I’ve been working an a 1-hour documentary on cicadas since 2007, and now have a crowd-funding campaign going on over at kickstarter; http://www.kickstarter.com/projects/motionkicker/return-of-the-cicadas This&
The rise in “social media”, especially Facebook, has wrought an amazing change in the ways we interact with our fellow travelers on Spaceship Earth. No longer are we bound by distance nor, oft-times, the bounds of social niceties that have served as a muzzle to vigorous debates in times past. Beyond that, I’m just getting to the point in my life that I have seen wrongs perpetuated for too long by the powers that be to keep silent. For silence and acquiescence to power is the greatest danger to those we hold dear. When I form my opinions on the state of the world, I have found it useful to always “follow the money.” For example, who are the strongest advocates for reducing restrictions on gun ownership? People who make and sell guns (and here is where you need to follow the money to find who funds lobbying groups like the NRA—a vast portion of their funding comes from the gun industry: 74% of over $50 million raised annually comes from gun industry “corporate partners”). Who are the strongest advocates for reasonable restrictions and licensing requirements on gun ownership? Places like the Brady Center, founded by Jim and Sarah Brady. Jim was shot and paralyzed for life because of an attempt on Ronald Regan while Jim was his Press Secretary. Gabrielle Giffords—who was shot in the head while a member of the House of Representatives—and her husband Mark Kelly, have just started a PAC to help curb gun violence. Big business has shown time and time again that it’s only interest is in making as much profit as it can. Corporations are paper constructions, unable to feel remorse or shame. They cannot care who gets sick or dead because of their actions, and yet this is the basic fabric that holds the fragile human society together. All religions are based, at least in part, on a set of rules laid down for the express purpose of fostering a society in which human beings can grow and thrive within a group. This is how humans have survived for millennia without claws, fur, or any of the other protections afforded other creatures. They have worked together as a group for the common good. This is the importance that I see in Facebook and similar social media. Being able to organize and educate ourselves in our planetary society for the common good against the monsters of the current age. Monsters who turn out to be those who wish all power for themselves—and the worst of these hydra-headed monsters always seem to be corporations. What vehicles do we have to get the messages of peace and cooperation out in the face of their overwhelming advantage of media control? Social media. Which is why I refuse to turn it off, and why I take the time to respond with well-reasoned arguments every time someone posts a thoughtless argument for something that I know in my heart will lead to more death. It is my moral imperative as a member of the human race.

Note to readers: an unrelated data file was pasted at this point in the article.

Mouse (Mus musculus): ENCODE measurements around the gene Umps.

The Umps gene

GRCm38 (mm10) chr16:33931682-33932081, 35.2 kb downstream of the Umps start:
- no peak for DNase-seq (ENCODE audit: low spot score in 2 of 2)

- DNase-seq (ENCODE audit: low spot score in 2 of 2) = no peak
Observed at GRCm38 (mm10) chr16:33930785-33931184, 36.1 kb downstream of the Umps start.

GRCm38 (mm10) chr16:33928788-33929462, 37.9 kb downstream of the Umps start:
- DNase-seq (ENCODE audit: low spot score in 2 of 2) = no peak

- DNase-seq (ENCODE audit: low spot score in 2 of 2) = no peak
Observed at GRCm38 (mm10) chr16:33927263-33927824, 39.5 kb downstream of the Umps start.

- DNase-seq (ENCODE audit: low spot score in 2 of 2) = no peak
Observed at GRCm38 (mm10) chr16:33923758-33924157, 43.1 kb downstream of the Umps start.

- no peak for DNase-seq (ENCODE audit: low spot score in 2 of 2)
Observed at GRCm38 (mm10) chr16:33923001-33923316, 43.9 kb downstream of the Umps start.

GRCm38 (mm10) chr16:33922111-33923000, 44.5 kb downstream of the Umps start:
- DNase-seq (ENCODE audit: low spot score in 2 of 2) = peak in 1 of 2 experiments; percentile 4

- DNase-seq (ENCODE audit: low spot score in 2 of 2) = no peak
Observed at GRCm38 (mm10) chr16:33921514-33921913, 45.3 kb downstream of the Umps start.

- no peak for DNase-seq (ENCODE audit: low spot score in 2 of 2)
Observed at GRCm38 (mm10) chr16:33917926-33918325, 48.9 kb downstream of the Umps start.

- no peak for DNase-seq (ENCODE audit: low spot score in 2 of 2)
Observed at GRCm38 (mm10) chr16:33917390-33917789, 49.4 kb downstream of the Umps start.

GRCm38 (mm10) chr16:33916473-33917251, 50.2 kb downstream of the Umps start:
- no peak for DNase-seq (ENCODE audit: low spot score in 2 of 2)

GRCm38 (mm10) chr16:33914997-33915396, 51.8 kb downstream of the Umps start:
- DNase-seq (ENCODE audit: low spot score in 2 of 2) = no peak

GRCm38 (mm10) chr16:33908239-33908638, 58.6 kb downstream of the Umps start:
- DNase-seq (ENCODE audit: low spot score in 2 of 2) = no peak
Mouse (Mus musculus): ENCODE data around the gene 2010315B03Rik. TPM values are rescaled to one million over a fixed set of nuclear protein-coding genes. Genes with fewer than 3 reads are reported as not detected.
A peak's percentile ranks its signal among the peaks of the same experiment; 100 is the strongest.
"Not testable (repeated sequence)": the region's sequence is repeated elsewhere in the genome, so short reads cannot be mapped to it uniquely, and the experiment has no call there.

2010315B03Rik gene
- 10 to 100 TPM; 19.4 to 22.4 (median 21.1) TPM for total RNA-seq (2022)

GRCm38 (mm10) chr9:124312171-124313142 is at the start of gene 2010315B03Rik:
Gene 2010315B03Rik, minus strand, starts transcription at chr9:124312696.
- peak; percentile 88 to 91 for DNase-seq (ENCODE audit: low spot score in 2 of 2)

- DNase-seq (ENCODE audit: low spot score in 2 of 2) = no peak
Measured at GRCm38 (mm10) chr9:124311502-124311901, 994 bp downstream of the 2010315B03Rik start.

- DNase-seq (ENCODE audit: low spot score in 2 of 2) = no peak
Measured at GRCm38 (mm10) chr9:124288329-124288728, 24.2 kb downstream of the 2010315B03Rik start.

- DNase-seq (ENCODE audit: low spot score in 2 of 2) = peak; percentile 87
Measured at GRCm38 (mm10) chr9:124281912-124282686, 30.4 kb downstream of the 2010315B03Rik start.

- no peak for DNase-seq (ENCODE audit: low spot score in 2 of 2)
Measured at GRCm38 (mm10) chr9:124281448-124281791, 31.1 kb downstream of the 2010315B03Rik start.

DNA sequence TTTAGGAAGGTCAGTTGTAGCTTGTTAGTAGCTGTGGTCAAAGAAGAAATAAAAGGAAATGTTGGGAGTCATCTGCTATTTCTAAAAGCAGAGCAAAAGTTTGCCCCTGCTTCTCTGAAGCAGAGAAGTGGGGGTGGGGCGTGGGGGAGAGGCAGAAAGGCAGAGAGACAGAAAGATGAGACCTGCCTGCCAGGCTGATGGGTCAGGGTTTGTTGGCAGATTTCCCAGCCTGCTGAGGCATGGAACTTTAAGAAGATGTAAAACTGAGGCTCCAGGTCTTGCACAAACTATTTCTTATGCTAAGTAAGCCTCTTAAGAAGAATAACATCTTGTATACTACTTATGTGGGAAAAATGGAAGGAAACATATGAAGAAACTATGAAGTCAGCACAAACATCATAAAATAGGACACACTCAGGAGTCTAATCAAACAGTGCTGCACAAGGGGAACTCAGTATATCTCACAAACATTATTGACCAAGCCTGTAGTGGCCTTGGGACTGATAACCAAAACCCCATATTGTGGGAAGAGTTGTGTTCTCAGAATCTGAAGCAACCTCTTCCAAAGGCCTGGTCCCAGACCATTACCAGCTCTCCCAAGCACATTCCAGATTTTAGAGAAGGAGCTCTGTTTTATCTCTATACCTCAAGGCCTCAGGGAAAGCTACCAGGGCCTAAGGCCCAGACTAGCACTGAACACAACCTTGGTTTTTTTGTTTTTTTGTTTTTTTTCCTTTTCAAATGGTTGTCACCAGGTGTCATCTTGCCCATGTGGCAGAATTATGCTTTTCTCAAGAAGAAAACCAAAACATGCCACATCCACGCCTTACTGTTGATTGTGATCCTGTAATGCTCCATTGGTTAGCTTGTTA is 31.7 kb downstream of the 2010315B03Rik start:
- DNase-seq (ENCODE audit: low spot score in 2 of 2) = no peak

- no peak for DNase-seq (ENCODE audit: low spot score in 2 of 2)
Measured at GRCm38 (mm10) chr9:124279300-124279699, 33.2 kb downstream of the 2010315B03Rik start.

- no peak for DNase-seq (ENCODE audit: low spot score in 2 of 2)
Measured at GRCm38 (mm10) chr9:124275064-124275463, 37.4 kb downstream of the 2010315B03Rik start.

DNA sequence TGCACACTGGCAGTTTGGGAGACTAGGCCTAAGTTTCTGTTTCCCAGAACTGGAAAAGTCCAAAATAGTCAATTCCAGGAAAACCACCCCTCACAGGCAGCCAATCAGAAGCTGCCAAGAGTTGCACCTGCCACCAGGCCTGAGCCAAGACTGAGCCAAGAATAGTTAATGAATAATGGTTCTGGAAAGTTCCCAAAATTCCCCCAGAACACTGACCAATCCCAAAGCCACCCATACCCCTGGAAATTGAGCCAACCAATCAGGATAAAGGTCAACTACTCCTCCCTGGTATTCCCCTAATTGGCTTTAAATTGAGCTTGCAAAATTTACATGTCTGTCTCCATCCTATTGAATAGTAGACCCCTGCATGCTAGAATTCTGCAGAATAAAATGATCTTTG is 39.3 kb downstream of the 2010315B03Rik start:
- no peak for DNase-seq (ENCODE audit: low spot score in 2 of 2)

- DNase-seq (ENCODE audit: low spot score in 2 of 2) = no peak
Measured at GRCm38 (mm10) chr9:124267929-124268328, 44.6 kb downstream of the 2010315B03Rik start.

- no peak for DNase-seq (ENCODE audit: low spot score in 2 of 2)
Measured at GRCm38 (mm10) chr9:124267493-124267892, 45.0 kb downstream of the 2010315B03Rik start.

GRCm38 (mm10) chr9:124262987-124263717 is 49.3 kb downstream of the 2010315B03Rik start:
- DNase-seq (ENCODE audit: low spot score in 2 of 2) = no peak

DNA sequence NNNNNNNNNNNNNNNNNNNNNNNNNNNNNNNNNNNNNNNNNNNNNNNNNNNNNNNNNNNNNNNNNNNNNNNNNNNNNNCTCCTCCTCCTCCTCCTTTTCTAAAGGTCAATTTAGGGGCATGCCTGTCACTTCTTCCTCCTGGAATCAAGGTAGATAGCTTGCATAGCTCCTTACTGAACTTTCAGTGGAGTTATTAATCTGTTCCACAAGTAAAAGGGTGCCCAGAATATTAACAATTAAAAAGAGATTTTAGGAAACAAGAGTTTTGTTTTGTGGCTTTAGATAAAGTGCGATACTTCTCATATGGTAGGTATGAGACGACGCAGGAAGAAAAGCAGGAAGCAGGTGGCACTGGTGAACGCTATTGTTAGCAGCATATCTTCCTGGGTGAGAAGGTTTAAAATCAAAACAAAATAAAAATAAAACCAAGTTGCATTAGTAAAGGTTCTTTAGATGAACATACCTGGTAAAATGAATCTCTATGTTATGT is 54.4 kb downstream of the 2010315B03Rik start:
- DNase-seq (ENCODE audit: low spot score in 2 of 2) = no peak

OH EM GEE I GOT A GLUTAMINE CD ASDJFAKL;SDJFDSJFLKASJDFLKASJDFLKJ
wtf it’s not a CD it’s paper…
As chronicled by Steve Benen: http://maddowblog.msnbc.com/_news/2012/09/07/13731433-chronicling-mitts-mendacity-vol-xxxiii
The nuclear industry is shocked, shocked to find that humans made errors that lead to the disaster at Fukushima (http://www.sfgate.com/world/article/Nuclear-power-returns-to-Japan-amid-scathing-3687357.php) (I remember the same being said about Chernobyl). The natural gas industry also contends that the science behind fracking is sound and full of safety measures that will keep any contamination from happening. What is documented, however, shows that when energy companies actually dig for resources (coal, gas, oil, etc.) time and time again it leads to widespread poisoning and contamination (http://dotearth.blogs.nytimes.com/2012/07/02/more-views-on-the-gas-rush-and-fracking-debate/).
There is no fool-proof system that we humans cannot break. The question that remains is: what are the costs of these failures to the earth and all the living things on it? Solar power has been said to be “too expensive” to produce in comparison to nuclear and fossil fuel power generation, but those equations never take into account the costs of widespread contamination mediation. When the costs of contamination of large areas by human-caused “accidents” is taken into account, solar power benefits—and long-term cost savings—become clear.